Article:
Could Reconstruction Have Been More Successful
February 25, 2013
Word Count: 3234
Reconstruction: Rebuilding America
The United States was founded on the belief that every man has “certain inalienable Rights.” Not until ninety years later, however, when slavery was abolished did the United States actually offer these “Rights” to all of its citizens. The 19th century was turbulent time of stress and change for America. One of the most controversial dilemmas was the issue of slavery. Slavery was conceived by many to be morally wrong, and it undermined America’s most valued beliefs. Despite this inconsistency, slavery was still widely supported and permitted out of economic necessity in the South.
Slavery divided the …show more content…
Without the above three amendments to the U.S. Constitution, Blacks might still be slaves today and considered legally inferior to whites. Another large benefit of Reconstruction was public education was made available to Blacks for the first time in the South. Black access to education, even if it was underfunded and inferior to that of the whites, was still a huge step forward. Blacks had a tenacity to learn because they were deprived of that privilege for so long. In 1850, the literacy rate among Blacks ranged from ten to twenty percent, but after 1890, when the public education system included Blacks, their literacy rate jumped to over eighty percent. For period of time after the war ended, Blacks could vote and former Confederates could not. Therefore, Blacks gained some political power in many of the southern states that had both large black and confederate populations.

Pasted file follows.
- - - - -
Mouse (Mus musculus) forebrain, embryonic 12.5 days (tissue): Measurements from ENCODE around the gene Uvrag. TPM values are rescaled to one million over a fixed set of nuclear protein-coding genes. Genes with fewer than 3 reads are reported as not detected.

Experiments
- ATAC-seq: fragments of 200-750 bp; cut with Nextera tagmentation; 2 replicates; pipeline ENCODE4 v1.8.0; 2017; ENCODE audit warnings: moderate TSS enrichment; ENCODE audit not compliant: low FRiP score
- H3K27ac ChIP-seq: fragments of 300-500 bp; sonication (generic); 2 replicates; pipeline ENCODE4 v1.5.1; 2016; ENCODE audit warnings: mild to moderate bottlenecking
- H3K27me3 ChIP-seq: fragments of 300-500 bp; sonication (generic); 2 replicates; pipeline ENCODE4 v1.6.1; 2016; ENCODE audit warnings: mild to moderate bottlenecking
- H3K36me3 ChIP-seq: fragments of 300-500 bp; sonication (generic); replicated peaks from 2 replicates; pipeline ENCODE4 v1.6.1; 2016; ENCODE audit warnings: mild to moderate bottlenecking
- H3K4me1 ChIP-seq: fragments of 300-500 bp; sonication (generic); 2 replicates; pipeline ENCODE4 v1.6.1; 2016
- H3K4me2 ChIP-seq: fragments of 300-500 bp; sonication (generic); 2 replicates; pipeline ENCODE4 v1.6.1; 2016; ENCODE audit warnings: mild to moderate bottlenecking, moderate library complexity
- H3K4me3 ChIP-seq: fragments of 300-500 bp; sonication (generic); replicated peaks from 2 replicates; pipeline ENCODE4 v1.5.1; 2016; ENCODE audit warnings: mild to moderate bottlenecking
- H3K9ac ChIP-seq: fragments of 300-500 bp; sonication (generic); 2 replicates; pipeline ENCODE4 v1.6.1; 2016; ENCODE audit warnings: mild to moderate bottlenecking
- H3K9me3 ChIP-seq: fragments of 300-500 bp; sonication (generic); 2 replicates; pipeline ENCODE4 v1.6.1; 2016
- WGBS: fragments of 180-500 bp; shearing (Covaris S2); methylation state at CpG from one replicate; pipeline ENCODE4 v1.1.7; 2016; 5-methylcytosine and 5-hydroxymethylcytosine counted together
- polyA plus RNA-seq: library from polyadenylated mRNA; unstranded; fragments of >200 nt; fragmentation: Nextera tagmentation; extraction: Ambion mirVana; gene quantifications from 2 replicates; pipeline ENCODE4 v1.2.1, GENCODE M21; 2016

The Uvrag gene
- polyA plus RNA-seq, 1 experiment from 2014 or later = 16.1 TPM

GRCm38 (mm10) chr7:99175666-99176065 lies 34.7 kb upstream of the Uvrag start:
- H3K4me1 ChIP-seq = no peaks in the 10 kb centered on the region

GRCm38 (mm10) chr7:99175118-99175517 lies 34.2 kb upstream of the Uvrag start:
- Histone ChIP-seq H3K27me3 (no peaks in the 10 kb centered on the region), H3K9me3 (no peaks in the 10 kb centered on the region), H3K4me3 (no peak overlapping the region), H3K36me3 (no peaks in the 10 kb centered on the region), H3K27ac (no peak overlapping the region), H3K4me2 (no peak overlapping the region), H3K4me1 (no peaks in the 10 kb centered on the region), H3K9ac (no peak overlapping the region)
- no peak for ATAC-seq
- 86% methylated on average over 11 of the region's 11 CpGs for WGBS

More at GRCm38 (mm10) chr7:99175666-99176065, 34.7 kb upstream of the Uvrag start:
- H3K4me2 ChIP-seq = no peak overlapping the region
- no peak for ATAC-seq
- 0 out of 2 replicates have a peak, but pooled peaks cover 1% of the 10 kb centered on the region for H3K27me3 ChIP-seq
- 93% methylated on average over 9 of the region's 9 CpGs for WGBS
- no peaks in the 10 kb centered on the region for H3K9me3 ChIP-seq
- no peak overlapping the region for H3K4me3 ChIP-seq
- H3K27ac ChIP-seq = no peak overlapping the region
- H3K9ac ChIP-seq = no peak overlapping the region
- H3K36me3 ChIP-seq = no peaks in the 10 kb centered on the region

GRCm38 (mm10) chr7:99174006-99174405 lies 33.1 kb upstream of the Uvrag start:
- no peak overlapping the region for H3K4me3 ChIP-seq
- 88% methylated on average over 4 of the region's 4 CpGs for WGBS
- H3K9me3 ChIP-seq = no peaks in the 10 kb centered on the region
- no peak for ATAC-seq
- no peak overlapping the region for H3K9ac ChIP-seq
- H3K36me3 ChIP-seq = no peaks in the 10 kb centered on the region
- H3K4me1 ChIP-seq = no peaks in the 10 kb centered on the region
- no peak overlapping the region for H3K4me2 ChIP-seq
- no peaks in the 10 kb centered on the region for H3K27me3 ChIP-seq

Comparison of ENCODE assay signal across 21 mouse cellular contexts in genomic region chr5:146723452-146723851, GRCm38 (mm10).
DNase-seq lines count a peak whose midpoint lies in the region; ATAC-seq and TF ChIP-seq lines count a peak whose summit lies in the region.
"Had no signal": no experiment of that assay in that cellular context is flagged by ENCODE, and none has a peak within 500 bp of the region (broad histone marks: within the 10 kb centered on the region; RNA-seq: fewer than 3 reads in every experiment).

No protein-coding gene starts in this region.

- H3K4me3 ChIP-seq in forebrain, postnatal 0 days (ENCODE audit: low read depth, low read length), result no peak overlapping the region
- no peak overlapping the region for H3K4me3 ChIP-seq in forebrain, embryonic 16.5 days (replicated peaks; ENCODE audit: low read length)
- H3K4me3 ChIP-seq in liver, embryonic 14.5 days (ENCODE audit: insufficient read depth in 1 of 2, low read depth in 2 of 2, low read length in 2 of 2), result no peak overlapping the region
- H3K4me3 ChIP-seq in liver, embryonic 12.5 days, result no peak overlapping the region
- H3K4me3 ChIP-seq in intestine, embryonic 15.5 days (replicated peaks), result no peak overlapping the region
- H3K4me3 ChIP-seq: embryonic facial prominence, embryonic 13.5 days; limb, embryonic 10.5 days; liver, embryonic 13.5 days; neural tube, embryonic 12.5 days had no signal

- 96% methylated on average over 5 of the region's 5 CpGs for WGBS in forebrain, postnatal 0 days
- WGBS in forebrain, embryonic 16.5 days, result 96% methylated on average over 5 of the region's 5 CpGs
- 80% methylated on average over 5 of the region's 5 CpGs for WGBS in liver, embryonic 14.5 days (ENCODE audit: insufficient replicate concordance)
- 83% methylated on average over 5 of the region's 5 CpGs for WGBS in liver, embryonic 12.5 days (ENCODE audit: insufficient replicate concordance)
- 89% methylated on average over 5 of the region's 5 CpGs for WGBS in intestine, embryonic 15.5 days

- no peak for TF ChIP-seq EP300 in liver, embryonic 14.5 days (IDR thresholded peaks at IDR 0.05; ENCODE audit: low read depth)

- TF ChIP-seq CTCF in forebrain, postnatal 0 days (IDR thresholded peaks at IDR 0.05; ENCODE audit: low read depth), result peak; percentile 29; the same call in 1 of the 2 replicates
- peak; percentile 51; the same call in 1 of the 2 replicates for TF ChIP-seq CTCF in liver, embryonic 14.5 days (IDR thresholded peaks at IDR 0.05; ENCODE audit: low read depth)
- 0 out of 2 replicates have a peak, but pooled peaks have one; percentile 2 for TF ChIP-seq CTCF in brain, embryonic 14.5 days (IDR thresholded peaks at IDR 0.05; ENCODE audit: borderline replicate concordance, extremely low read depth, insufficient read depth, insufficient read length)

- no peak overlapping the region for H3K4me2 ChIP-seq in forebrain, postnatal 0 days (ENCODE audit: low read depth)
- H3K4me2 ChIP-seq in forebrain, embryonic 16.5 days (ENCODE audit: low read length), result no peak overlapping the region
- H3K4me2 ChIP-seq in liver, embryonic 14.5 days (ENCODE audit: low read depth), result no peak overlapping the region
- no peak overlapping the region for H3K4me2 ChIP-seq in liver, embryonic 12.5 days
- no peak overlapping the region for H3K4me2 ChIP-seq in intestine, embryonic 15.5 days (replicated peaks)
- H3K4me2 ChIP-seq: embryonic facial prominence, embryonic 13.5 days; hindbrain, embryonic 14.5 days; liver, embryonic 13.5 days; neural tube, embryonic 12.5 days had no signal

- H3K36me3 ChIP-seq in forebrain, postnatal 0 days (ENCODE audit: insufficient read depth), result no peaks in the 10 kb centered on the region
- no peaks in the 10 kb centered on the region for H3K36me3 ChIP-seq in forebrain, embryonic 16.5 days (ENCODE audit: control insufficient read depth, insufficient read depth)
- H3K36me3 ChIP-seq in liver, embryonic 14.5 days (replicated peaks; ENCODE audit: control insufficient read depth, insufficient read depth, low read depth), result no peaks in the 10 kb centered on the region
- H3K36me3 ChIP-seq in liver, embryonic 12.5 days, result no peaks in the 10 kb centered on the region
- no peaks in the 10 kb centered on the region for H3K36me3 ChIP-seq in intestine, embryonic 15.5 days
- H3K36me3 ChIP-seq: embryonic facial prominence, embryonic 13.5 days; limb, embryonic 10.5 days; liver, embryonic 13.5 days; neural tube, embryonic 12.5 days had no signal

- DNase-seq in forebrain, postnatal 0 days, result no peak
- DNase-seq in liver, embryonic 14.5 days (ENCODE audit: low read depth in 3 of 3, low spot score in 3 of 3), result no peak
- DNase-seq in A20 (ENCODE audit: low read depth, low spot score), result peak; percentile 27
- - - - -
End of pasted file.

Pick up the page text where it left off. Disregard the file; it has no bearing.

The southern economy began to industrialize taking advantage of local coal, oil, cheap labor, and steel although the industry in the South never was as productive or powerful as it was in the North. As the “New South” began to develop and industrialize, it began to better train and take care of its newly freed black workers to prevent them from Unionizing. The South provided workers with schools, hospitals, recreational facilities, housing, and offered scholarships for Blacks to attend Booker T. Washington’s Tuskegee